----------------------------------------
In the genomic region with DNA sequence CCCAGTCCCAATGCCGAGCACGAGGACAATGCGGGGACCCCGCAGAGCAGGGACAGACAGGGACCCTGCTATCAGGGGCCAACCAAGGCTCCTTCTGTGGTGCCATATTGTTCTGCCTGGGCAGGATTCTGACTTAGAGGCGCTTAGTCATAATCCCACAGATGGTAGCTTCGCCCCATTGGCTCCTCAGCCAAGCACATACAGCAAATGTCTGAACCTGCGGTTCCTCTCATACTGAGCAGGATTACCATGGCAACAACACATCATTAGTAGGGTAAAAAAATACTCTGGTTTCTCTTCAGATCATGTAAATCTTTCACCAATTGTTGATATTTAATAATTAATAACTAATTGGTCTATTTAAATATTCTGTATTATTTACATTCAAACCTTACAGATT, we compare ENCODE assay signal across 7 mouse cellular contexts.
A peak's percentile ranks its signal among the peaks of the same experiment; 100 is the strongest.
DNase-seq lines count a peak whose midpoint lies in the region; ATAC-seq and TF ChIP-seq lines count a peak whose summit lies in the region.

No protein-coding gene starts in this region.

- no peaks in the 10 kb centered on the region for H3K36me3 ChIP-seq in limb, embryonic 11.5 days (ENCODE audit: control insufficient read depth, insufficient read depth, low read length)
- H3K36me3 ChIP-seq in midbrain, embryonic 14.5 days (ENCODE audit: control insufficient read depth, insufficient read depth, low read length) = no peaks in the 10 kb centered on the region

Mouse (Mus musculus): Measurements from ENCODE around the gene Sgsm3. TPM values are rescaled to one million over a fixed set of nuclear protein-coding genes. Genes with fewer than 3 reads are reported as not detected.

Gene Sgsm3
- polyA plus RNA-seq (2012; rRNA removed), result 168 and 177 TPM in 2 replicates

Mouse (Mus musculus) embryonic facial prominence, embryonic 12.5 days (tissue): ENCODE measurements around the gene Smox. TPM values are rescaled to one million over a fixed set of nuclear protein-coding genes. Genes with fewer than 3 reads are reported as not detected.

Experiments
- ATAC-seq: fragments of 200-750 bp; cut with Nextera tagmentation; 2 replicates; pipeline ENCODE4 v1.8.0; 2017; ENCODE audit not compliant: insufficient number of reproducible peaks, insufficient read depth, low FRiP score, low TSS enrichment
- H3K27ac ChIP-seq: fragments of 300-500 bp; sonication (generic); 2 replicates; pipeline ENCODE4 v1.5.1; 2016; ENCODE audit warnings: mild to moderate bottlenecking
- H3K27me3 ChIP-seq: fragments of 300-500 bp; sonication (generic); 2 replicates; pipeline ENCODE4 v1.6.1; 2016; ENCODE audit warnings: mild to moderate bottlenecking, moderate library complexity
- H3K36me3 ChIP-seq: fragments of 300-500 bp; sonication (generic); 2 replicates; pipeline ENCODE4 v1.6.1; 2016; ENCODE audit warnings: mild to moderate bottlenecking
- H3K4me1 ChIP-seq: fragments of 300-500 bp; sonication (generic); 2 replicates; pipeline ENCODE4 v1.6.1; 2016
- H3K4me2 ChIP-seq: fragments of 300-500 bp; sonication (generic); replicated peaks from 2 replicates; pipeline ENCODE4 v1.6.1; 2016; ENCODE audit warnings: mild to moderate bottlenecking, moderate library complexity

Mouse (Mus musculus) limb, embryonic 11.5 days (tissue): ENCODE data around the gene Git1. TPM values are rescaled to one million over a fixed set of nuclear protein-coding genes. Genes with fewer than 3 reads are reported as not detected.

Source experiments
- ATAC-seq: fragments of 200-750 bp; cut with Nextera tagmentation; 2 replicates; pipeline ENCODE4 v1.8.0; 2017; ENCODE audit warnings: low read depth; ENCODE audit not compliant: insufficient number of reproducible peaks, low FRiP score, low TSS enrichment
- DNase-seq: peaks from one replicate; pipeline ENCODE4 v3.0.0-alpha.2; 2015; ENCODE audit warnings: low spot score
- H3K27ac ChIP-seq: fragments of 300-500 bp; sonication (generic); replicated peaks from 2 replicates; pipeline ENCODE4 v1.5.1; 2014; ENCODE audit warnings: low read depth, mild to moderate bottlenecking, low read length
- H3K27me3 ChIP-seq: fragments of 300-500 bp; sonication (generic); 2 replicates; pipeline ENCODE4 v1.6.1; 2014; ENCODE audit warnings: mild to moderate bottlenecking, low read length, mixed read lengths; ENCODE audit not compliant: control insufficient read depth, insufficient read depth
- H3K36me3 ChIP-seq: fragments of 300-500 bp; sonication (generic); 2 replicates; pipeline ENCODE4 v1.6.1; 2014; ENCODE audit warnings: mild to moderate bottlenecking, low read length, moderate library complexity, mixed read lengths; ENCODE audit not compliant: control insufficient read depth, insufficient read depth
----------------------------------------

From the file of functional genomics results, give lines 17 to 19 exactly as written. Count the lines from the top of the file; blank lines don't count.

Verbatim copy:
- H3K4me2 ChIP-seq: fragments of 300-500 bp; sonication (generic); replicated peaks from 2 replicates; pipeline ENCODE4 v1.6.1; 2016; ENCODE audit warnings: mild to moderate bottlenecking, moderate library complexity

Mouse (Mus musculus) limb, embryonic 11.5 days (tissue): ENCODE data around the gene Git1. TPM values are rescaled to one million over a fixed set of nuclear protein-coding genes. Genes with fewer than 3 reads are reported as not detected.

Source experiments